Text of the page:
The Kur­dish re­volts of 1925 led by Sheikh Said and the Mount Ararat In­de­pen­dence War against Turk­ish oc­cu­pa­tion in 1926-1938 were clear ev­i­dence that the Kurds had not been sub­dued. The two up­ris­ings were pro­voked by the Turk­ish repub­lic. How­ever, sup­press­ing the Kur­dish re­sis­tance was not with­out Turk­ish losses. In 1937, the Turks turned their gaze once more to the un­tamed Der­sim. With­out any provo­ca­tion, the Turks used all their forces to de­mor­al­ize the Kur­dish pop­u­la­tion of Der­sim. Thou­sands of civil­ians were burnt in caves, the Turk­ish Air Force bombed the en­tire plains of Der­sim and chil­dren of mas­sa­cred par­ents were taken as ser­vants to the homes of Turk­ish of­fi­cers.

The as­sas­si­nated Sakine Can­siz, a fe­male co-founder of PKK was born in this very Der­sim in 1958, only 20 years af­ter the Geno­cide of Der­sim. Her par­ents must have been eye­wit­nesses to the mas­sacres. And no doubt, Sakine must have in­her­ited the mem­o­ries of her par­ents, be­cause as a young woman, around the age of only 20, she was one the two fe­male founders of PKK. She was ar­rested short af­ter the mil­i­tary Junta of 1980 and sen­tenced to 20 years im­pris­on­ment but was re­leased in 1991. Her Turk­ish tor­turer was not able to break down her will and de­sire for free­dom. She did not let her­self be­come sub­dued to the vi­o­lence of Turk­ish nationalism and in­stead spat in the face of her tor­turer. The spirit of Der­sim and Der­simis was there in her mind - she was the daugh­ter of the true path.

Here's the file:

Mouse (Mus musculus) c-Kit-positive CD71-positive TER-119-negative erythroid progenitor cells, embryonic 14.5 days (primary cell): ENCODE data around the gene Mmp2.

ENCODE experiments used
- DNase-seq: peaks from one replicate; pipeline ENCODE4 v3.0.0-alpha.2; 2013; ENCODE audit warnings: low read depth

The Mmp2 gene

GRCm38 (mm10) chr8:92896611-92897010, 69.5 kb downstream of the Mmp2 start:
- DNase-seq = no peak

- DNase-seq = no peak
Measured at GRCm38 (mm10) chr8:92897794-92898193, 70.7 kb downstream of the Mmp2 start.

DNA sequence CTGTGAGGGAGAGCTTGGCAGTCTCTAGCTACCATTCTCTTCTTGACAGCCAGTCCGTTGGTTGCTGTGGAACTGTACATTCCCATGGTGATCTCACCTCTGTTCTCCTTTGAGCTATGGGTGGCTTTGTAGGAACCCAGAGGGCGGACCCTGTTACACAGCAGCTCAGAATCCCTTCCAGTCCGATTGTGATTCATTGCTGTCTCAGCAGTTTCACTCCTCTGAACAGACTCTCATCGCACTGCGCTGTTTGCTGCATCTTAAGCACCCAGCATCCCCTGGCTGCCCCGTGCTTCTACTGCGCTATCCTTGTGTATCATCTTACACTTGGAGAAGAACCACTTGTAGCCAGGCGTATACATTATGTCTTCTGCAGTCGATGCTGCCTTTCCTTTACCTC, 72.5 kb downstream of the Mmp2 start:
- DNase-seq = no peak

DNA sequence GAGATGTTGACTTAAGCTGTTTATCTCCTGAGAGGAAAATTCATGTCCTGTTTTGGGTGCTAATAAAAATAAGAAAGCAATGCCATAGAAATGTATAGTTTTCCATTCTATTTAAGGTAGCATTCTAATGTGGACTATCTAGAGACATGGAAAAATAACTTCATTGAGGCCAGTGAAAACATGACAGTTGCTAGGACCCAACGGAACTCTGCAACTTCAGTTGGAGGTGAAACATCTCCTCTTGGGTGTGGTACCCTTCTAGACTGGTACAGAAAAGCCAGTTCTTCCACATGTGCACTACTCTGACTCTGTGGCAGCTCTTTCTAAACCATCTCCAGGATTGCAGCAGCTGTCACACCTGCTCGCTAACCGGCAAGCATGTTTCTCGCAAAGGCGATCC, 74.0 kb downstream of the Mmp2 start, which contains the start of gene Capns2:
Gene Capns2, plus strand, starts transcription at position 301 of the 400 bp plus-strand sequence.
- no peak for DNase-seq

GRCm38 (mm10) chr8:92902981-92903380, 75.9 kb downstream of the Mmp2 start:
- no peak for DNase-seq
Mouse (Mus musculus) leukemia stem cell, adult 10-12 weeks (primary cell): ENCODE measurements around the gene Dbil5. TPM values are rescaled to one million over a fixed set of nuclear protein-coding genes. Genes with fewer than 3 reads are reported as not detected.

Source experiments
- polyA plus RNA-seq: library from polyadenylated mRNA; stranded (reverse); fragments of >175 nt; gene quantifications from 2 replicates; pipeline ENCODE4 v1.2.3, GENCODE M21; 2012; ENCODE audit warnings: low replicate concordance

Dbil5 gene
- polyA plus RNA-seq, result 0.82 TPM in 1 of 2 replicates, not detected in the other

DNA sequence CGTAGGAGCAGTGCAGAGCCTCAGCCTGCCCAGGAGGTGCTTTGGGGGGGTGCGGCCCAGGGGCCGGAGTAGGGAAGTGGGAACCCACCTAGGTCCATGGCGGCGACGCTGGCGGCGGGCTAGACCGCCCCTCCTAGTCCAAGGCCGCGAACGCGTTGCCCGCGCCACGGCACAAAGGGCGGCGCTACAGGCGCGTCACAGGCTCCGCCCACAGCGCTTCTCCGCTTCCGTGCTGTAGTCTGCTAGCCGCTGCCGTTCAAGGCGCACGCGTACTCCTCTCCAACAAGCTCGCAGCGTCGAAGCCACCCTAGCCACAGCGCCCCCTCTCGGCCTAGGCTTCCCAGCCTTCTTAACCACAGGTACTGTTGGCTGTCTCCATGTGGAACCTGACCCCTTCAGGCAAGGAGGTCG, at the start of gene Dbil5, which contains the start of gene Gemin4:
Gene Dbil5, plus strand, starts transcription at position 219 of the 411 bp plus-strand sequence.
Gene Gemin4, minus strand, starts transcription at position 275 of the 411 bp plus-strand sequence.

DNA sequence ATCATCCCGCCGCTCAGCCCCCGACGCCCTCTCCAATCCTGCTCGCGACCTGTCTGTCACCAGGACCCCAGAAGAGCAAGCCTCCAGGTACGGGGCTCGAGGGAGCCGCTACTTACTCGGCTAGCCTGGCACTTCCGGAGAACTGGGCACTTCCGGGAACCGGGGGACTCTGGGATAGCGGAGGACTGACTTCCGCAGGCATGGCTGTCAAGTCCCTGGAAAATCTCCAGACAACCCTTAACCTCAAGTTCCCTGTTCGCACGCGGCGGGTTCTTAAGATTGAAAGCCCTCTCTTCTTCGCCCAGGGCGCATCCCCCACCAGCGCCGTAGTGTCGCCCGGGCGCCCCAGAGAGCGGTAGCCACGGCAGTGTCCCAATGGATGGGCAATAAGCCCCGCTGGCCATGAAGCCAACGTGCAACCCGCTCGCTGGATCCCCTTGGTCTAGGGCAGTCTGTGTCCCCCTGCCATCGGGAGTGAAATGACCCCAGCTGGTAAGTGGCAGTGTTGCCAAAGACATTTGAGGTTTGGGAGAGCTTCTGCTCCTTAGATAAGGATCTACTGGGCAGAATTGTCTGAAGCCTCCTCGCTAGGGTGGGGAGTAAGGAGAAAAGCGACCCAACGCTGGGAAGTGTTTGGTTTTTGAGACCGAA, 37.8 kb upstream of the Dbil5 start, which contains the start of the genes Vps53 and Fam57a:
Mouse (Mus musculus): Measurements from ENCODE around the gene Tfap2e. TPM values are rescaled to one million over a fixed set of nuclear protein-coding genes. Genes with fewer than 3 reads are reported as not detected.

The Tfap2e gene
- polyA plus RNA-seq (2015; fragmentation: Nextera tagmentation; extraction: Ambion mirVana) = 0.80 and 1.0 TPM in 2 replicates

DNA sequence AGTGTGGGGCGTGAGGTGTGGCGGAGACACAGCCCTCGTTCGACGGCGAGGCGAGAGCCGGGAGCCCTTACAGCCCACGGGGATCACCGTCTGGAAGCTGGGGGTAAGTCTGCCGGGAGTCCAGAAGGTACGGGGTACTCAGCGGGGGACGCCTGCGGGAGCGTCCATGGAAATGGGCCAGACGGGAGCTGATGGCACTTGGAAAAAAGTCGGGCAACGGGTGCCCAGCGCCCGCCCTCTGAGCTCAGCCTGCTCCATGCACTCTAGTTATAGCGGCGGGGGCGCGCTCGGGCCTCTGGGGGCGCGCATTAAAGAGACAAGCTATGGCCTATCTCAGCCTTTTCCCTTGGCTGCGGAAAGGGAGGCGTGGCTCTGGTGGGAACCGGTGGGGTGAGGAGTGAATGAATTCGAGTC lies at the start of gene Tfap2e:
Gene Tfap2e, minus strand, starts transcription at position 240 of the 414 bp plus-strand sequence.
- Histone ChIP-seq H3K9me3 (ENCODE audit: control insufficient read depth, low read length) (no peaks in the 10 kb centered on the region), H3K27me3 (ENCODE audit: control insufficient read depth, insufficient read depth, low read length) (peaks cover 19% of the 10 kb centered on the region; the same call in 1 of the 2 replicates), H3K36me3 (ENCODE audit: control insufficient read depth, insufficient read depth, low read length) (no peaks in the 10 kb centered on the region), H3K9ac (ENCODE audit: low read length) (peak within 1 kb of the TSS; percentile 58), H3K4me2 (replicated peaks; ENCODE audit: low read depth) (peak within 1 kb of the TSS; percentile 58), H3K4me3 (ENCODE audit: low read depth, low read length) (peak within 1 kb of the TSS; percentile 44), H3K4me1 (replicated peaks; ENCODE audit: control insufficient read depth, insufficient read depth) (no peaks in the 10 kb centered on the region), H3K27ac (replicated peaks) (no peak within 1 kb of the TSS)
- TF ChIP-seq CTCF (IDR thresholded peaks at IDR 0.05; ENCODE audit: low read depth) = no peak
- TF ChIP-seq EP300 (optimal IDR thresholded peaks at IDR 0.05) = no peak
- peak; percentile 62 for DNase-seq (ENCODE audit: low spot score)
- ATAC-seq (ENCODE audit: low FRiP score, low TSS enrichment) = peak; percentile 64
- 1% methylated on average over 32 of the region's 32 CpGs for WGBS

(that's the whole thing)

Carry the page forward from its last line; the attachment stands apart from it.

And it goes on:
Even within PKK she be­lieved in the truth, she op­posed the PKK lead­er­ship’s Stal­in­ist ap­proach. Her prison com­rade Mehmet Şener was even­tu­ally as­sas­si­nated by the PKK. She could flee and be­come a so called “iti­rafci” or con­fes­sor, former PKK mil­i­tants who changed side and worked to­gether with Turk­ish counter-guerilla forces against the PKK. But she chose to stay the course. How­ever, Sakine’s spirit for free­dom and truth hunted her through­out her life. Even af­ter the PKK’s Stalin-like trial shows against her, she never gave up, Sakine re­mained as an un­com­fort­able in­di­vid­ual within the PKK. Though a founder of the or­ga­ni­za­tion, she was sent to dif­fer­ent mis­sions across the world, she did not get any key po­si­tions, yet she was used as courier for dan­ger­ous tasks. Th­ese tasks may have been hu­mil­i­at­ing for her, but her loy­alty and hum­ble­ness was far greater than her de­sire for recog­ni­tion.

Sakine’s cause was just, she was a “yol ushagi”, the child of the true path. Those who as­sas­si­nated her knew that although PKK it­self may not have paid so much at­ten­tion to her ex­is­tence, she had a place in the hearts and minds of the Kurds and the Der­simis. Dark forces, be it Turk­ish ex­treme na­tion­al­ists, Syr­ian In­tel­li­gence Ser­vice, Ira­nian Et­te­laat or even PKK’s dark side knew that Sakine was the brave daugh­ter of Der­sim with spe­cial place in the mind of Car­du­cians who re­sisted for­eign in­trud­ers mil­len­nia ago.

Sakine will go to our minds as the hero­ine of Der­sim; the cry of the Der­sim’s lost daugh­ters, the spirit of drowned Der­simi women in Mun­zur in 1938 Geno­cide. Sakine was the proud daugh­ter of Kur­dis­tan.

Kurds mourn for the three fe­male ac­tivists shot Thurs­day in Paris. One of them, Sakine Can­siz, was leg­endary as a founder of the sep­a­ratist move­ment.